What to watch on the first night of the Republican convention
(CNN) -- Republicans will kick off night one of the Republican National Convention Monday with a theme focused around the "Land of Promise" after formally nominating President Donald Trump earlier in the day.
While the in-person Democratic National Convention was scrapped due to the coronavirus pandemic, Republicans began their convention with an in-person roll call in Charlotte, North Carolina, and then move to remote speeches from largely an auditorium in Washington, DC -- but also from the White House, in an unprecedented move.
The start to the Republican convention comes as the first polls since the DNC last week show Democratic presidential nominee Joe Biden has gained popularity, but has not widened his lead over Trump.
Trump and Vice President Mike Pence appeared at the roll call in North Carolina on Monday to thank delegates.
Notable speakers on Monday night include some of Trump's Republican allies in Congress (Sen. Tim Scott, House GOP Whip Steve Scalise, Rep. Matt Gaetz and Rep. Jim Jordan), former US Ambassador to the United Nations Nikki Haley, and the President's eldest son, Donald Trump Jr.
The night will also feature speeches from private figures who have lent their voices to supporting the Trump administration or exhibited values the President has commended, including the St. Louis couple who were filmed brandishing guns at a group of protesters walking along the neighborhood's private street.
Here's what to watch on Monday:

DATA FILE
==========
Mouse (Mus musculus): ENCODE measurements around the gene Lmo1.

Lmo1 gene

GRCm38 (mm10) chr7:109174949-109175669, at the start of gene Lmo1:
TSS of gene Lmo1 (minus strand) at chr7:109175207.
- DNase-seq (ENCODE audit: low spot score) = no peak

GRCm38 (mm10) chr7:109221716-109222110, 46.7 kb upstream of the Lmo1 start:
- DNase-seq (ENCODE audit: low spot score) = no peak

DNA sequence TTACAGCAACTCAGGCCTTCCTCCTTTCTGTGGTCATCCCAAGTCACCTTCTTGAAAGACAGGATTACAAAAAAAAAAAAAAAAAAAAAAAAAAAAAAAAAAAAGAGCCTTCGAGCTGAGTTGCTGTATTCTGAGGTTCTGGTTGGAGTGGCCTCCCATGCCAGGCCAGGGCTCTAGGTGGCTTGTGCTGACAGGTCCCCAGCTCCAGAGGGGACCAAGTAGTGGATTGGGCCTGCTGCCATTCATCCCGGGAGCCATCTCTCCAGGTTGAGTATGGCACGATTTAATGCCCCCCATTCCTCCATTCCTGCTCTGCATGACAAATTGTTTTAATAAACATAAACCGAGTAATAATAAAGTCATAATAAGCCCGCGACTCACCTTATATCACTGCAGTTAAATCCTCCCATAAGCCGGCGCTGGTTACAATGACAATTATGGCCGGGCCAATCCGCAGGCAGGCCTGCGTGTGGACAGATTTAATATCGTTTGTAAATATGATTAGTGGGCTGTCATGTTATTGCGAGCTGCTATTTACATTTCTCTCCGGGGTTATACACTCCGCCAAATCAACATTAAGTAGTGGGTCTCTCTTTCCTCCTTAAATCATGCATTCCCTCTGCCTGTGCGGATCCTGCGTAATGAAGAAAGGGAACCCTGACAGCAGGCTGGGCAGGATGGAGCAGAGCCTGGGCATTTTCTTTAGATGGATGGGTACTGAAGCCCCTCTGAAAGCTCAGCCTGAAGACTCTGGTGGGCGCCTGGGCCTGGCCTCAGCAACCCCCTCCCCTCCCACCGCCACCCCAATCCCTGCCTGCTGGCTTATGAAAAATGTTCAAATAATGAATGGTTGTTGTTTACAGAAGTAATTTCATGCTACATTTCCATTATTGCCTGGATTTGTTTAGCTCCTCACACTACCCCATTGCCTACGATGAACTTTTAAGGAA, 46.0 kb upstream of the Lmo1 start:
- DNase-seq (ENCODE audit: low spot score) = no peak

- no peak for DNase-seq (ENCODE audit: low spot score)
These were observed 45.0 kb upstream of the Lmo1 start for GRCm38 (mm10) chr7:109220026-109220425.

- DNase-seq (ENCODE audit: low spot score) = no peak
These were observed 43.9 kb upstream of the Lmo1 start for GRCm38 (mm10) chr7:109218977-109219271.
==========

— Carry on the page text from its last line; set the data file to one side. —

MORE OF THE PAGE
It starts in Charlotte
After a series of convention venue changes -- from North Carolina to Florida and back to North Carolina, again -- the formal convention will kick off in Charlotte for one in-person event before moving the rest of the production to the nation's capital.
The formal presidential nomination process began in Charlotte on Monday morning, attended by six delegates from each state and territory, amounting to a total of 336 delegates, according to the RNC. RNC Chairwoman Ronna Romney McDaniel presided over the nomination process, which concluded with Trump being formally nominated as party's nominee for President.
Following the nomination, prime-time speeches are expected to be delivered from the Andrew W. Mellon Auditorium -- a venue within walking distance of the White House and across the street from the Trump International Hotel.
Appearances by Trump and Pence
Trump and Pence made an appearance during the convention roll call in Charlotte on Monday, delivering remarks to delegates.
Trump will spend most of Monday morning and afternoon in North Carolina, according to his public schedule. He's scheduled to make multiple stops in the state and deliver a speech on the US Department of Agriculture's Farmers to Families Food Box Program.
The President is also expected to make appearances on each night of the convention before delivering his nomination acceptance speech Thursday evening from the White House.
A second term agenda
The President has struggled to outline his goals for a second term in the Oval Office, but on the eve of the convention, the Trump campaign announced a specific set of second term priorities, which convention speakers will likely touch on during Monday's events and through Thursday's schedule.
The Republican National Committee also confirmed on Sunday that it would not release a new platform during the 2020 convention -- and in lieu of one, the party will support Trump's agenda.
Many of the goals in the list released on Sunday signaled a continuation of the President's priorities, such as lowering the cost of drugs, cutting taxes, decreasing unlawful immigration into the US, developing a coronavirus vaccine by the end of the year and creating new jobs.
But some priorities established a renewed level of importance to issues the President hasn't talked about as frequently, including ending cashless bail, establishing congressional term limits, prosecuting drive-by shootings as acts of domestic terrorism and establishing a permanent manned presence on the moon.